This week the Supreme Court of Canada granted an application for leave to appeal the decision of the Ontario Court of Appeal in Yaiguaje v. Chevron Corporation 2013 ONCA 758. As a result, the Supreme Court of Canada will review the jurisdictional requirements for the enforcement of foreign judgments in Canada.
The case is particularly important to multi-national enterprises because it involves an attempt to enforce in Canada a foreign judgment against a non-Canadian judgment debtor and against its Canadian subsidiary, which was not a party to the litigation. The foreign judgment debtor had no presence and no assets in Canada.
The appeal raises several issues. The first issue is whether there must be a real and substantial connection between the subject matter of the litigation and Ontario for an Ontario court to have jurisdiction to enforce the foreign judgment. The earlier decisions held that no such requirement exists and accepted jurisdiction over the non-Canadian judgment debtor on the basis of valid service ex juris.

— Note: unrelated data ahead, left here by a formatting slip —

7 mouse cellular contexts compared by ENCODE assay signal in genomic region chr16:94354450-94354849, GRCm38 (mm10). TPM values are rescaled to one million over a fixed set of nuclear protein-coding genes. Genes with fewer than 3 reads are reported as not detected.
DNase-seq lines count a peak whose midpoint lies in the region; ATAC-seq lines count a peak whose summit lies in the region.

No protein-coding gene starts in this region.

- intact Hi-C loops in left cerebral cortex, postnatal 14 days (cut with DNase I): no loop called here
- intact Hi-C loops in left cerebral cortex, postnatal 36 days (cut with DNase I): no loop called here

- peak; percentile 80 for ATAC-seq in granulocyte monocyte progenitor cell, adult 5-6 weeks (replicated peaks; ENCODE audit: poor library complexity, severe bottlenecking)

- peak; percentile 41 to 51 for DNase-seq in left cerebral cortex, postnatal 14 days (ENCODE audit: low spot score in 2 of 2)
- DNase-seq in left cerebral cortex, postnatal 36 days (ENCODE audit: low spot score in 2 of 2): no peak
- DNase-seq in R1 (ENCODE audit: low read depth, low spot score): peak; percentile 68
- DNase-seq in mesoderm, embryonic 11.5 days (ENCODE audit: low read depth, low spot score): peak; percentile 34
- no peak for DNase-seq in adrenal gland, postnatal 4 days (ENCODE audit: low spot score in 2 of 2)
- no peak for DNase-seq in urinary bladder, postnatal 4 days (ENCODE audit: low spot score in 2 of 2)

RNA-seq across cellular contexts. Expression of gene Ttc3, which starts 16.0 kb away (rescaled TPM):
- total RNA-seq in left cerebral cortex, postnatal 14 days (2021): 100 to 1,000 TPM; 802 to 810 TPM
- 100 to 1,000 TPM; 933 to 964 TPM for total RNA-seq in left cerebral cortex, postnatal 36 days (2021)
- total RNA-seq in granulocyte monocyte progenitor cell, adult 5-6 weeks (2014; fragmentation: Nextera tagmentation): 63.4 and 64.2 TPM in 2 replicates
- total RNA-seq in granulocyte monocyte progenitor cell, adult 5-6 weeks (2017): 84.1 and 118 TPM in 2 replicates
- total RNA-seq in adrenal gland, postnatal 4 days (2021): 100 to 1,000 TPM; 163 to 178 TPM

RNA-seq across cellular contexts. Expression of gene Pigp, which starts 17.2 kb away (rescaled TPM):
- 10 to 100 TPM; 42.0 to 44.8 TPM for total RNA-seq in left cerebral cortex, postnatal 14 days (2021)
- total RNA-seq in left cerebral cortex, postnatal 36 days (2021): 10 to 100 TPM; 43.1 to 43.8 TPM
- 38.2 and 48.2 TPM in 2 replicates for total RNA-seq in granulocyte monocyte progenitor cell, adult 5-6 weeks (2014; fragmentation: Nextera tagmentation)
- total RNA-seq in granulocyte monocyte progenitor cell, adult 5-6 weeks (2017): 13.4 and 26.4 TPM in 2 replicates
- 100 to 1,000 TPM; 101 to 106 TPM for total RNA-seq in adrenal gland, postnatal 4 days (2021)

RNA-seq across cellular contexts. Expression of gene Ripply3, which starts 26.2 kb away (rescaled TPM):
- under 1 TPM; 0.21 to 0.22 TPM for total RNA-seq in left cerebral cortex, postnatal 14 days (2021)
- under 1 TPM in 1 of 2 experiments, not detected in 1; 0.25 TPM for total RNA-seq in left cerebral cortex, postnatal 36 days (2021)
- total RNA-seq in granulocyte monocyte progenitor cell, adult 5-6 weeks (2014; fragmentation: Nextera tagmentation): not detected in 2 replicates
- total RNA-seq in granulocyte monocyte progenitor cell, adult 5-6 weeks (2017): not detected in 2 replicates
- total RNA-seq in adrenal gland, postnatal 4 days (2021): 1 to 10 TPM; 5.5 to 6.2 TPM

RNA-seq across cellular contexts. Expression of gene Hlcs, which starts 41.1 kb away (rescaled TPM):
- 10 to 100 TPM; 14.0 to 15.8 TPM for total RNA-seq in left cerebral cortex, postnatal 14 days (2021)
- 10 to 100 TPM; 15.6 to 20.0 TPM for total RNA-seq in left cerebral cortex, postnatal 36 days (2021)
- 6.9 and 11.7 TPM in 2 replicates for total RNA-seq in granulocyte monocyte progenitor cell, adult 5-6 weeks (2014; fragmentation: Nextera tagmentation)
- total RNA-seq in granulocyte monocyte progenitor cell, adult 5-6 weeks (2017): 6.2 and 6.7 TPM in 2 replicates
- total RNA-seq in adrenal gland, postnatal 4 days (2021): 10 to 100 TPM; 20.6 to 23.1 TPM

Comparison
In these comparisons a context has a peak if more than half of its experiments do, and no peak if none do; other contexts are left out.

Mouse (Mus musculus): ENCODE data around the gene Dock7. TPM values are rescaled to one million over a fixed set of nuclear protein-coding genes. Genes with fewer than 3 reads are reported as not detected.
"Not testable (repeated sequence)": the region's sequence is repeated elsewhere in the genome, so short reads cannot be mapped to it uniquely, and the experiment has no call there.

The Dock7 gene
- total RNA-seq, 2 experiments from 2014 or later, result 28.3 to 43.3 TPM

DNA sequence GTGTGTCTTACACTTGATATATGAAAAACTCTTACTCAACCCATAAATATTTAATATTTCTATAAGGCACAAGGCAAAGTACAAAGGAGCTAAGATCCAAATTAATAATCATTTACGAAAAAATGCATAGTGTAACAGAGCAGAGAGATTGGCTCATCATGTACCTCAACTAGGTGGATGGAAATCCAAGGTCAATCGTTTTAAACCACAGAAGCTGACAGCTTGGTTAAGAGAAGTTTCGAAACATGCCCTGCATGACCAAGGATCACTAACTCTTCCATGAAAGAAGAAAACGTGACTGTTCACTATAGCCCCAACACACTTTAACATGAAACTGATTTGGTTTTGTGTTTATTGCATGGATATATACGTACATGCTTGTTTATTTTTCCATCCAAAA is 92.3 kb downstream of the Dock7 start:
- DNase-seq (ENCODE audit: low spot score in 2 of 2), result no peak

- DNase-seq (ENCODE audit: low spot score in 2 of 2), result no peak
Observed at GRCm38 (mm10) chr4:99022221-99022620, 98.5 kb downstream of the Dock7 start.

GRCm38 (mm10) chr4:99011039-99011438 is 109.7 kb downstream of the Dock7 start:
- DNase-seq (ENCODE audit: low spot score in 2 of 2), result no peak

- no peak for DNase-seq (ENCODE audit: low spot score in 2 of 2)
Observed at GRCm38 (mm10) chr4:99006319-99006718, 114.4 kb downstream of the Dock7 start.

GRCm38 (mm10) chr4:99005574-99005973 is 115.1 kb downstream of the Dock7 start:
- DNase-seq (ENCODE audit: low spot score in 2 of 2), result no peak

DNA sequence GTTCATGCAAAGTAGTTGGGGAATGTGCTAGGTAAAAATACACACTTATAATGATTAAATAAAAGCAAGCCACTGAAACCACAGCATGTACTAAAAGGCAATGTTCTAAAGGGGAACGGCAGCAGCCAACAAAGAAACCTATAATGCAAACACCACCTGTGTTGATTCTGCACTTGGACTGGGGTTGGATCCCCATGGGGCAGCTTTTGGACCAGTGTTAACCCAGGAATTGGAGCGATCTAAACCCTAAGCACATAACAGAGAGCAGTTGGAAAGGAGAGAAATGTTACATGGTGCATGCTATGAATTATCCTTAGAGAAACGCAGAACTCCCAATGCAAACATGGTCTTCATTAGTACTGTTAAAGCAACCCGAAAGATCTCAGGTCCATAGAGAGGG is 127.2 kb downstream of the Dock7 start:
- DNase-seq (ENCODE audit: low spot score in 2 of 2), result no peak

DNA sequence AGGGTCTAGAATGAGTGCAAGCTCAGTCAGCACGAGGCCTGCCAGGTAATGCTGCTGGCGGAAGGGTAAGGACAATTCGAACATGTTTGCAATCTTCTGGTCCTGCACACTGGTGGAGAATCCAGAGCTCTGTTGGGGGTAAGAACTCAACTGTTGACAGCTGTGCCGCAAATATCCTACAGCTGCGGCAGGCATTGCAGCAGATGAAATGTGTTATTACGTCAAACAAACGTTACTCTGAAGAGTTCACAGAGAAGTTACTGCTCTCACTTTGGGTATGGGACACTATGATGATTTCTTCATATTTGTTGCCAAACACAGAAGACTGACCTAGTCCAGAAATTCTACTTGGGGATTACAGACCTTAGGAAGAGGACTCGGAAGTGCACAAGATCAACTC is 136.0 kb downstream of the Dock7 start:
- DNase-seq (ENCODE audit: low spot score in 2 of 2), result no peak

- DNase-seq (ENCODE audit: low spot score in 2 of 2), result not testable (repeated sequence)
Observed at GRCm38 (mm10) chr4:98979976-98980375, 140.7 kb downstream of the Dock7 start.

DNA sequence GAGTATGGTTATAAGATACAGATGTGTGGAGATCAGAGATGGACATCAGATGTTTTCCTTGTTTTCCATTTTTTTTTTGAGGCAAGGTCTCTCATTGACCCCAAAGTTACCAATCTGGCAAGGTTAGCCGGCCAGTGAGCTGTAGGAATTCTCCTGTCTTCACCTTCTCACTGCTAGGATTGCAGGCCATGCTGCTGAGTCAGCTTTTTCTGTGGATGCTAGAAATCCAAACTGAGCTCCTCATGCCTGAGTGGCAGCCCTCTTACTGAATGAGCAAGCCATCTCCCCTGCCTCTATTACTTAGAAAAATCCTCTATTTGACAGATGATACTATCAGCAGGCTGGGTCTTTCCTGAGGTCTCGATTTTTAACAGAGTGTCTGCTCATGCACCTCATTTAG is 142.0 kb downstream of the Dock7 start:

The second issue is whether the lower courts were correct in holding that an Ontario court has jurisdiction over a Canadian subsidiary of a non-Canadian foreign judgment debtor on the basis of its presence in Ontario and economic relationship with its ultimate parent company, the judgment debtor.
The third issue is whether a court has discretion to stay enforcement proceedings based on its perception that there is no reasonable prospect for recovery against either of the defendants, where the discretion is exercised prior to argument on the merits of the enforcement proceedings.